"Could you please stop calling me ma'am or Ms. Donnelly? My name's Gracie."

  "Whatever you say, ma...Gracie." With a slow smile, he added, "Welcome to Montana."


  Trent looked up as the doorbell jingled inside Angel Wings Caf?. Tess Williams had transformed the rundown diner into an old-fashioned eatery. Tucked between a florist and a craft store, it had been Bozeman's best-kept secret until a food critic from New York had stumbled through her door. Now every tourist made a beeline for the caf? to sample the food and enjoy a slice of Montana hospitality.

  He kept a careful eye on Gracie as she drank her hot chocolate. Gerald had told him to look for a woman in her early thirties with red hair. And pink suitcases. Not that the color of her luggage had made it any easier to find her. When he'd first seen Gracie, his gaze had skimmed straight past her. With her hair pushed under a baseball cap and a frown plastered across her face, she'd looked like a teenager. It wasn't until most of the passengers had left, and her cap came off, that he knew how wrong he'd been.

  "Why did you choose Montana, Gracie?"

  "It was more like Montana chose me." She blew on the top of her drink, a frown slipping across her face. "When I decided to come here I thought it would be fun to spend some time teaching. I emailed the principal at one of the local schools. She asked Gerald if he'd be interested in having me help him. Since then our students have been keeping in touch with each other, learning about each other's lives. Both classes are as excited as I am about being here."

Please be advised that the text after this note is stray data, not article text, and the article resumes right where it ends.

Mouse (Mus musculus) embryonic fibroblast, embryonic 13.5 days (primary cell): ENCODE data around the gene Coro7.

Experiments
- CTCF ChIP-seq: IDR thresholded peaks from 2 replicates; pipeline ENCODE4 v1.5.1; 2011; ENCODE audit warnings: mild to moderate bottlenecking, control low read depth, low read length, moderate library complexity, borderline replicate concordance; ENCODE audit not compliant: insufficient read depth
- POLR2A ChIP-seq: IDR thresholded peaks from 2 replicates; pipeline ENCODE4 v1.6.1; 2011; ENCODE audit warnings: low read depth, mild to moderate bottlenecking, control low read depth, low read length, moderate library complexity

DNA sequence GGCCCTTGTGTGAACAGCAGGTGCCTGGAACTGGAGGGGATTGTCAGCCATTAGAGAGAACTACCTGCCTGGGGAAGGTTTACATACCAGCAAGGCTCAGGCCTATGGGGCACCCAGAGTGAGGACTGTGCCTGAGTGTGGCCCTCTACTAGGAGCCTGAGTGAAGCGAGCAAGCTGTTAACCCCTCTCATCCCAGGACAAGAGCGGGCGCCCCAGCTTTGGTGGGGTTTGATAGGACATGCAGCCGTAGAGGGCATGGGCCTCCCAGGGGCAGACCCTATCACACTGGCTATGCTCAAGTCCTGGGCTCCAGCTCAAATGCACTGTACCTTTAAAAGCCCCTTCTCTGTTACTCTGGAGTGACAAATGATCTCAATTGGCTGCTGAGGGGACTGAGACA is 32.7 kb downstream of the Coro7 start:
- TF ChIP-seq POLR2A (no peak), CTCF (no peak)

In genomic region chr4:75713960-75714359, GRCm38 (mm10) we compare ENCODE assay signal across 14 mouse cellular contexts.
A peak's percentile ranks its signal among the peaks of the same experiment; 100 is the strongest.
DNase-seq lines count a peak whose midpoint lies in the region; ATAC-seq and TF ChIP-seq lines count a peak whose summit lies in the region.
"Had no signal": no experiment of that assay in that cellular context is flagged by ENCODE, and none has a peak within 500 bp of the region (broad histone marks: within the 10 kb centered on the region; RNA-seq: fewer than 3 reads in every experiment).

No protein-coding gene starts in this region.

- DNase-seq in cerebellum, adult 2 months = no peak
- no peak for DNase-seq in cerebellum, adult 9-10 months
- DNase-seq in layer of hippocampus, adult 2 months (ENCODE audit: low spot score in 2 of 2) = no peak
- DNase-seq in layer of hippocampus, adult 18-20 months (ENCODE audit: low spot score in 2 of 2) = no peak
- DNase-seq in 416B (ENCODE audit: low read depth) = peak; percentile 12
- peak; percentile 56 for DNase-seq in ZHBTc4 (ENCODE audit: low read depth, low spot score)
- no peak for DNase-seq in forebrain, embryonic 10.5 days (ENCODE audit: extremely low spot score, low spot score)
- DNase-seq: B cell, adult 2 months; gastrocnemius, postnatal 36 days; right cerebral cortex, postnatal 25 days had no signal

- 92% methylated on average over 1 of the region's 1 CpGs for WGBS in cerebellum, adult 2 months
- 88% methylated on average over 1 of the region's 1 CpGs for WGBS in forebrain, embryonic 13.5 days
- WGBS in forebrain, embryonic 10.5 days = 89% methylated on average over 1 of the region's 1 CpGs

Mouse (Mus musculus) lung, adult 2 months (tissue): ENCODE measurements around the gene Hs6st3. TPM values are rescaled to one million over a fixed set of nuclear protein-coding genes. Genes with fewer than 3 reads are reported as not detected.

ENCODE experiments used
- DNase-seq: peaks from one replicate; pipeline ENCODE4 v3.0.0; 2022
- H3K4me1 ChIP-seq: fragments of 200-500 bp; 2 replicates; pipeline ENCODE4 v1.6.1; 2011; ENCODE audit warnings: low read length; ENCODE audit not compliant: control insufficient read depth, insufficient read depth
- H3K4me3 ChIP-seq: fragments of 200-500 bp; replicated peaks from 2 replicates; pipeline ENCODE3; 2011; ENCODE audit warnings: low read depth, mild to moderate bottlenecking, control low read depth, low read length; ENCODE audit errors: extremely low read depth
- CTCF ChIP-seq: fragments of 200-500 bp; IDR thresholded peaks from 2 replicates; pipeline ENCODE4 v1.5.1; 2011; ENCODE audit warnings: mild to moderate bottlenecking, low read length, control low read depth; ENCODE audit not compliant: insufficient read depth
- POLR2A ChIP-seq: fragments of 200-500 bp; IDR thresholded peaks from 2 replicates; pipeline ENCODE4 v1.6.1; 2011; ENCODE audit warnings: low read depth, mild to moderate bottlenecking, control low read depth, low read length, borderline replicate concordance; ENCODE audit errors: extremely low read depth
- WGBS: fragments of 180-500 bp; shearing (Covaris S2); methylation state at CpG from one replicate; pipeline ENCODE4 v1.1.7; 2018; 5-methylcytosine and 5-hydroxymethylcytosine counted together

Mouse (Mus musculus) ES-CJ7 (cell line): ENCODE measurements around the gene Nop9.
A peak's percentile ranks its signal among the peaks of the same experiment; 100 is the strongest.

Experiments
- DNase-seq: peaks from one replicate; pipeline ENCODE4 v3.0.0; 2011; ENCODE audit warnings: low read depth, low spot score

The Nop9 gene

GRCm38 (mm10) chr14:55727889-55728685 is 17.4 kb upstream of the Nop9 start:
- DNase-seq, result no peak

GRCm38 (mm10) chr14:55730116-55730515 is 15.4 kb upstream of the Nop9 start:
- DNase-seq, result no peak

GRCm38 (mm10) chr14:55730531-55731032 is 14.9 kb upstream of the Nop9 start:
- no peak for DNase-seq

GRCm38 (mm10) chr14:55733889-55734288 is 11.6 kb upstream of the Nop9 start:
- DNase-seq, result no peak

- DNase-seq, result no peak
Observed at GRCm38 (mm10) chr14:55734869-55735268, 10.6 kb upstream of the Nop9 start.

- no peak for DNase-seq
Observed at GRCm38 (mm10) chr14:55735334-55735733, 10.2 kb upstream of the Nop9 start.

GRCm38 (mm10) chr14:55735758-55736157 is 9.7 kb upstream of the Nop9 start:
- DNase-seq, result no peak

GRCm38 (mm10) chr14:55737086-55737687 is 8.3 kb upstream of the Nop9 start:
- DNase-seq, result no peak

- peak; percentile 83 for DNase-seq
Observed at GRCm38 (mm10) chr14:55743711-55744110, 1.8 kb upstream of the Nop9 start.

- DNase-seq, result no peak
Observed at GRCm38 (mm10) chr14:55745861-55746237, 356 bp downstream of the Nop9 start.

Gracie's purple nail polish gleamed under the pendant light hanging above their table. Her hands looked tiny and soft. Fancy hands for a woman who didn't belong on a ranch.

  He nodded toward her nails. "That manicure won't last long when you're mucking out the barn. Are you sure you want to come and work with us?"

  Gracie glanced at her hands, then dropped them onto her lap. "When I told my class I was coming to Montana they wanted me to send them pictures and stories about cowboys. And then Gerald's class thought I'd enjoy being a cowgirl. Before I knew it, Gerald had contacted your mom and she recommended a working vacation on your ranch." She lifted her chin, almost as if she was waiting for him to argue with the twisted tale that had brought her to Bozeman. "I'm a hard worker. You won't regret letting me stay with you."

  Trent wasn't so sure about that.

  He smelled a rat. Not the common barn type variety, but the cuddly mother variety that could tie a man in knots and get up to all kinds of mischief at their son's expense. Up until a year ago his mom had been content to play matchmaker from a distance. When that hadn't worked she'd changed tactics, inviting every single woman she could find to their family dinners. After months of driving him insane she'd stopped playing cupid. Or so he thought.